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Insurers are not typically thought of as disruptors. You know, the ones anticipating change, willing to ride the waves, and making drastic changes based on where the market will be rather than merely reacting to regulatory changes and near-term market shifts.

Executive Summary

As the insurance industry continues to embrace technology, Bob Meier, product solutions manager at EIS, writes about the importance of legacy system transformation. The says that it is important for carriers to move beyond old ways of thinking and constantly innovate in order to keep up with the latest trends and, most importantly, the competition.

While everyone in the insurance industry is talking about digital transformation and moving away from legacy solutions, few are doing what it takes to stay ahead of people’s expectations around shopping for insurance and their demands once they start paying for it.

Having the right technology is important in a smooth transition off of legacy systems. But more importantly, it’s about the people and partners, their knowledge, and their skills. These people – the true differentiators – understand the business challenges and have a vision for the future of insurance and its many possibilities.

Having been a part of many digital transformation projects, I can say with conviction that digital transformation projects are actually human transformations enabled by technology. Successful transformation projects require a leader who can inspire others and is willing to take a leap of faith to take action, all with the right mindset.

Digital Transformation Requires Transformative Leadership

The case for legacy transformation is well understood. Who doesn’t want to leave repetitive tasks, manual processes, and antiquated coding languages behind for automation, self-service, digital experiences and, most importantly, accelerated value delivery?

It’s imperative to replace the legacy to decrease the total cost of ownership, increase operational efficiency, quickly adapt to market changes, improve the user experience, and create a customer for life. Yes, brand loyalty is still a thing, but it’s contingent upon providing the right products and experiences that create better outcomes and promote insureds’ well-being.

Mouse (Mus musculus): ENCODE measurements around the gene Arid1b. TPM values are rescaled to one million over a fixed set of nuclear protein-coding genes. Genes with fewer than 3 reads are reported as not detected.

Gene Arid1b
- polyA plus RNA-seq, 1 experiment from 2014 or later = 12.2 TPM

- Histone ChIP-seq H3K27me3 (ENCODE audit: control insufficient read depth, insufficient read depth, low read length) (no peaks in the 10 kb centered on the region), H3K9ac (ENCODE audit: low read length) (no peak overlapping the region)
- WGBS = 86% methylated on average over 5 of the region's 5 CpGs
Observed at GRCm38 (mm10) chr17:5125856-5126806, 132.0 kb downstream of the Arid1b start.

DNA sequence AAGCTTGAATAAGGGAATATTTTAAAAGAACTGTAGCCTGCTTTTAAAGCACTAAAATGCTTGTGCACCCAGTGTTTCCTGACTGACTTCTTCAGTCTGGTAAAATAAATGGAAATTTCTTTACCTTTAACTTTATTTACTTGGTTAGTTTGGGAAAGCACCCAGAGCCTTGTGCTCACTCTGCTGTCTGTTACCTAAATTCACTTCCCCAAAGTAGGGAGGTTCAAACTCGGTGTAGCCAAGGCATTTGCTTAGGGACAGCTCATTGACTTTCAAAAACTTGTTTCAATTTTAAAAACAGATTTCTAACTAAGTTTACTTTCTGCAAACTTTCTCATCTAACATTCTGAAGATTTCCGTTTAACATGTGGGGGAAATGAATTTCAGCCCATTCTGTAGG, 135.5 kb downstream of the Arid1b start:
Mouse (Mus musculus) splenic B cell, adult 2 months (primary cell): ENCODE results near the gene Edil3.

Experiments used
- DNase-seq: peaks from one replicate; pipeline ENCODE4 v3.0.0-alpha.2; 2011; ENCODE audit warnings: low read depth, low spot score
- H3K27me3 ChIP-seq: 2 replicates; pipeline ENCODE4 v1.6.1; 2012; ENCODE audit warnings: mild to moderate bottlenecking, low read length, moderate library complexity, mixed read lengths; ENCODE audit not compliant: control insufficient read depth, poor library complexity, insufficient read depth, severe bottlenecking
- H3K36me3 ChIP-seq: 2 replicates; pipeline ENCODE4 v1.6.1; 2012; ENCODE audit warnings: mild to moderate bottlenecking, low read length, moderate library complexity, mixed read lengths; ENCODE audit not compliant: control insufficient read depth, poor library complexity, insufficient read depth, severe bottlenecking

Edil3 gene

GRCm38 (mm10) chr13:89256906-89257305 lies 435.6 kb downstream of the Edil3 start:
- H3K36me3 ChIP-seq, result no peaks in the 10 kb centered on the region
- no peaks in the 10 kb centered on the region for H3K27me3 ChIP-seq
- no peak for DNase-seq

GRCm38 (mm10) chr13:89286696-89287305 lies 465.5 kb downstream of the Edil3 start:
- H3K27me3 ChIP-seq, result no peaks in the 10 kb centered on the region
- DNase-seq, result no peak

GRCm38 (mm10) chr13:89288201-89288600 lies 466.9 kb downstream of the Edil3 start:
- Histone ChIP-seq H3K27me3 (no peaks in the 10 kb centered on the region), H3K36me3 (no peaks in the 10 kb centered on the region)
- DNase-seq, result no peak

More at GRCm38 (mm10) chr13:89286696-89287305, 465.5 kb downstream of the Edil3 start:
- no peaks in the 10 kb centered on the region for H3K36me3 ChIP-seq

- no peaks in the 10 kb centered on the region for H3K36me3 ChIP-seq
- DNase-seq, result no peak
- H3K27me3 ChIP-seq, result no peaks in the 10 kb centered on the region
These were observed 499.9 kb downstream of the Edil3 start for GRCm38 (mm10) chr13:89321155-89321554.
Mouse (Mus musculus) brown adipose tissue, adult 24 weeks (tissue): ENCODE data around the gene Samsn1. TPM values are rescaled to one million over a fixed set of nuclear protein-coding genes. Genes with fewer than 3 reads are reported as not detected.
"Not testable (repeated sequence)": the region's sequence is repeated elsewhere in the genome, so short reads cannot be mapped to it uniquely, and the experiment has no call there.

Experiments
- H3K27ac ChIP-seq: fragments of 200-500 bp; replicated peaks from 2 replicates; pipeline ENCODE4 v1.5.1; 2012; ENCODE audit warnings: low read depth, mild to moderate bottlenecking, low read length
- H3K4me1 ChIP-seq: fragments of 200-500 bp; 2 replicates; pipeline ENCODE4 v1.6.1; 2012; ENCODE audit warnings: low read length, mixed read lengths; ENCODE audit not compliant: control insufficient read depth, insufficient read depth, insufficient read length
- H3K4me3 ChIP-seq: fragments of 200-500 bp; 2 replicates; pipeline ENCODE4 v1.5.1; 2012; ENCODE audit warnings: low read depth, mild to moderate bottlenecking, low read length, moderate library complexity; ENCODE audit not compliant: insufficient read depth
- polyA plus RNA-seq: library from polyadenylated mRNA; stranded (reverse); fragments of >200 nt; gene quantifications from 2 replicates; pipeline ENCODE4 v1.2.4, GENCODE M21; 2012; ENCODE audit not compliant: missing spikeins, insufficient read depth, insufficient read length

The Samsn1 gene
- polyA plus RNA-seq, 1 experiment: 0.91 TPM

How do you get there? One option is to collaborate with a technology partner—ideally one that has a digital-first, cloud-native mentality and a platform with a composable architecture. Unfortunately, many insurers have taken an overly cautious and piecemeal approach to legacy transformation, focusing primarily on the user interface (UI) rather than tapping into the underlying data to accelerate better decisions and taking the next best actions. Until insurers address this data accessibility challenge, those “cosmetic transformations” are doomed to failure.

Instead, carriers should pursue cloud-native insurance platforms with open APIs that are designed for data accessibility and that support insurance ecosystems and a digital-first mindset with quickly configurable digital capabilities.

The pandemic, great resignation, market changes, and demand for digital self-service experiences are forcing a convergence and realignment of ecosystem partners and competitors. As a result, there is much opportunity for co-creation. In this new and rapidly changing economy, legacy thinking will sink you fast.

Even the best and most visionary leaders don’t have to go it alone. Find an ecosystem partner who understands your strategy as well as the technology. The right partner can help you unlock your data and radically transform traditional administrative capabilities, such as underwriting, enrollment, billing, product setup, and claims processing. Data accessibility truly is the key to value delivery, improving the agent, broker, CSR, partner and insured’s user experience, and delivering better outcomes.

Insurance Transformation Is a Journey, Not a Destination

Business transformation is much like personal transformation. It’s a life-long commitment and process. The minute you stop evolving and transforming, you become obsolete. You get left behind and die. That’s just the harsh reality. All members of the C-suite—not just the CIO, CTO or CDO—play a role in preparing the organization, establishing the narrative, and using their influence to bring about transformational change in the insurance realm.

Often, the biggest obstacle in legacy transformation is the cultural shift necessary to adjust to new ways of thinking. This goes back to having stakeholders who can help align the organization and promote a shared vision.

The first step in embarking on any transformation is recognizing that there’s a problem and that the old ways of thinking and doing things are no longer acceptable. When you face the reality that your legacy systems are not equipped for the dynamic future of insurance, only then can you do something about it.